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Case study of e-learning experts in Malaysia : impact of social capital and social networks

journal contribution
posted on 2011-01-01, 00:00 authored by Siewmee BartonSiewmee Barton
This paper examines the experiences of selected academics pioneering e-learning in Malaysian tertiary institutions. It begins with an overview of the broad factors shaping the Malaysian educational environment and then proceeds to examine the experience of individual teachers and e-learning programs. It takes an in-depth qualitative approach to engaging with this case study material drawing heavily on semi-structured interviews with key actors.
Conversations with several respondents suggested that the social networks of mentor relations found in the Malaysian case studies might be aptly described as ‘bamboo networks’. Bamboo, which happens to be plentiful in the Malaysian peninsula where these case studies are based, spreads from clump to clump through a series of underground connections involving a mature clump of bamboo sending out a subterranean runner, often over very long distances that then emerge into the open as a new bamboo clump.
All of those interviewed reported that they have found it difficult to find a support base in their first years of pioneering online developments. Consequently, they tended to fall back on their peer networks linked to the institutions at which they had studied. Prominent individuals championing e-learning in the institutions where they teach tend to form small groups for information sharing and networking. They do look to their management for tacit ‘permission’ rather than direct encouragement. Consequently, the active promotion of e-learning in Malaysia can be described as being ‘middle-down’ rather than ‘top-down’ in nature. That is to say, it is mid-level teachers that inspire those below them to join in the development of e-learning programs. They are internally driven and strongly motivated. In time, their activity should produce new generations of locally developed e-learning experts but this has yet to take place in a substantial fashion. This study shows that both men and women ‘academic guanxi’, or peer networks, play a key role in the adoption of online technologies. Key early adopters become change-agents by inspiring a small network of their peers and via their guanxi networks. It was also discovered that motivation is not simply an individual matter but is also about groups and peer networks or communities of exchange and encouragement. In the development of e-learning in Malaysia, there is very little activity that is not linked to small clusters of developers who are tied into wider networks through personal contacts.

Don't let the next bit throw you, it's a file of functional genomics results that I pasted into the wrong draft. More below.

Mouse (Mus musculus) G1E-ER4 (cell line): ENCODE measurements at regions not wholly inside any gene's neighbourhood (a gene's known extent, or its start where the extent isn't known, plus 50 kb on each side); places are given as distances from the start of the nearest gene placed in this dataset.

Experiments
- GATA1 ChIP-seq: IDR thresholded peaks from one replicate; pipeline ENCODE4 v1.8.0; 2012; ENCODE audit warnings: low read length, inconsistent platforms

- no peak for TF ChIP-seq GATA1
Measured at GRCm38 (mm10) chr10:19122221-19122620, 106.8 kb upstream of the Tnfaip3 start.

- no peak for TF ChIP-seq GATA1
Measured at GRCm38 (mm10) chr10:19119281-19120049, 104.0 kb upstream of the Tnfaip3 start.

Like clumping bamboo, whilst the local clusters tend to be easily seen, the longer-range ‘subterranean’ personal connections are generally not nearly so immediately obvious. These connections are often the product of previous mentoring relationships, including the relationships between influential teachers and their former postgraduate students. These relationships tend to work like bamboo runners: they run off in multiple directions, subterranean and unseen and then throw up new clumps that then send out fresh runners of their own.



Asia-Pacific collaborative education journal






1 - 17




[Busan, Korea]







Publication classification

C1 Refereed article in a scholarly journal

Copyright notice

2011, IACE

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